Watch: Joaquin Phoenix Calls Out Hollywood’s ‘Systemic Racism’ in Awards Speech — ‘I’m Part of the Problem’

LOS ANGELES, CALIFORNIA - JANUARY 19: Joaquin Phoenix accepts the Outstanding Performance by a Male Actor in a Leading Role award for 'Joker' onstage during the 26th Annual Screen Actors Guild Awards at The Shrine Auditorium on January 19, 2020 in Los Angeles, California. 721407 (Photo by Dimitrios Kambouris/Getty Images for …
Dimitrios Kambouris/Getty Images for Turner

Joker star Joaquin Phoenix used his acceptance speech at the EE British Academy Film Awards on Sunday to excoriate the annual show for the lack of racial diversity among this year’s acting nominees, sending a message, he said, to people of color that they’re “not welcome here.”

Joaquin Phoenix nabbed the lead actor award for Joker at the glitzy awards show, which is the British equivalent of the Academy Awards and is widely viewed as a harbinger for Hollywood’s biggest night.

The actor took to the stage at the Royal Albert Hall in London where he accused BAFTA voters of perpetuating “systemic racism” and sending a message to people of color that they’re “not welcome here.” The star also blamed himself, saying that “I’m part of the problem.”

This year’s BAFTA film acting nominees were all white, though the “rising star” category, which is voted on by the public, featured three actors of color.

“I feel very honored and privileged to be here tonight. BAFTA has always been very supportive of my career and I’m deeply appreciative. But I have to say I also feel conflicted because so many of my fellow actors that are deserving don’t have that same privilege,” Phoenix said in his acceptance speech.

“I think we send a very clear message to people of color that you’re not welcome here. I think that’s the message we’re sending to people that have contributed so much to our medium and our industry and in ways that we benefit from.”

Phoenix also implicated himself, saying that he hasn’t done enough to ensure diversity on the movie sets he works on.

“I don’t think anybody wants a handout or a preferential treatment,” he continued. “Although that’s what we give ourselves every year. I think that people just want to be acknowledged and appreciated and respected for their work. This is not a self-righteous condemnation because I’m ashamed to say that I’m part of the problem. I have not done everything in my power to ensure that the sets I work on are inclusive.”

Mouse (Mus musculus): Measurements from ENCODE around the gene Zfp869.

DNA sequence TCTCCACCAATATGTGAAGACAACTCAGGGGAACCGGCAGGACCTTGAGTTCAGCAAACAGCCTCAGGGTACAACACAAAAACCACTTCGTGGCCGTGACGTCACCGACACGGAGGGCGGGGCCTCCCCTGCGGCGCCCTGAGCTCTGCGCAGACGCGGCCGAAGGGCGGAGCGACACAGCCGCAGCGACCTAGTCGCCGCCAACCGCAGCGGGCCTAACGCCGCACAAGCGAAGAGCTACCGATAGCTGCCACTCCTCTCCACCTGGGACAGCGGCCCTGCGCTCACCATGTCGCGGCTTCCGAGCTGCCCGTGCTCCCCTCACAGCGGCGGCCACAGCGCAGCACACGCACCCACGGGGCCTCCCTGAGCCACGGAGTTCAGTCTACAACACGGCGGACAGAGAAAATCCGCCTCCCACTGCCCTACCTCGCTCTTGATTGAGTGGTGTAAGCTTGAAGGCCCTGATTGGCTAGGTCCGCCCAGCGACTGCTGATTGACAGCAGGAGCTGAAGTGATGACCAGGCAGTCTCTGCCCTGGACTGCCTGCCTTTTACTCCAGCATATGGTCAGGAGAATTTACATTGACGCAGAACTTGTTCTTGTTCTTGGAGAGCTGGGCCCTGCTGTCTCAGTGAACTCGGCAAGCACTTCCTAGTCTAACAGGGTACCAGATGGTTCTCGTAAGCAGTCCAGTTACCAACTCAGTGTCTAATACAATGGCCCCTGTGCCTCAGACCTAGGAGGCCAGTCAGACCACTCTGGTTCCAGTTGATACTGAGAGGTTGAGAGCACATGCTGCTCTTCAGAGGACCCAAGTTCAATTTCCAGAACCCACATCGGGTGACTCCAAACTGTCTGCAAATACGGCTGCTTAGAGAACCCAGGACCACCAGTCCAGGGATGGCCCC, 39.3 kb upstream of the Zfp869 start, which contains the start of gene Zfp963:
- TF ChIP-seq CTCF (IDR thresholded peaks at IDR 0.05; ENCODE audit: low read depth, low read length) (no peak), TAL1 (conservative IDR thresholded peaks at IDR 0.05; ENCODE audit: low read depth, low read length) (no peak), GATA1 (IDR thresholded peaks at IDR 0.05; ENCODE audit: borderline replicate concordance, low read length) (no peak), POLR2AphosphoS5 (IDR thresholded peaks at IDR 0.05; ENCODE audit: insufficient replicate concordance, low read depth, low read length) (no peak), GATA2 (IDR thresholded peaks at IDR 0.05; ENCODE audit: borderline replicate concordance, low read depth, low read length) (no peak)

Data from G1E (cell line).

The actor concluded by invoking the “systemic racism” that he said lies at the heart of the entertainment industry.

“But I think that it’s more than just having sets that are multicultural. I think that we have to really do the hard work to truly understand systemic racism. I think that it is the obligation of the people that have created and perpetuate and benefit from a system of oppression to be the ones that dismantle it. So that’s on us,” he said.

Phoenix’s speech received an enthusiastic round of applause from the celebrity audience gathered on Sunday.

The actor has taken a number of the political stands in recent weeks. He was arrested in Washington, D.C. in January while taking part in a climate change rally organized by Jane Fonda. At the Golden Globe Awards, he encouraged his fellow Hollywood stars to swear off flying private jets.

“We don’t have to take private jets from Palm Springs to the awards, please. I’ll try to do better and I hope you will too,” he said.

On Sunday, the BAFTA for best picture went to 1917, the World War I drama directed by Sam Mendes that is now regarded as the heavy favorite to be the big winner on Oscar night.

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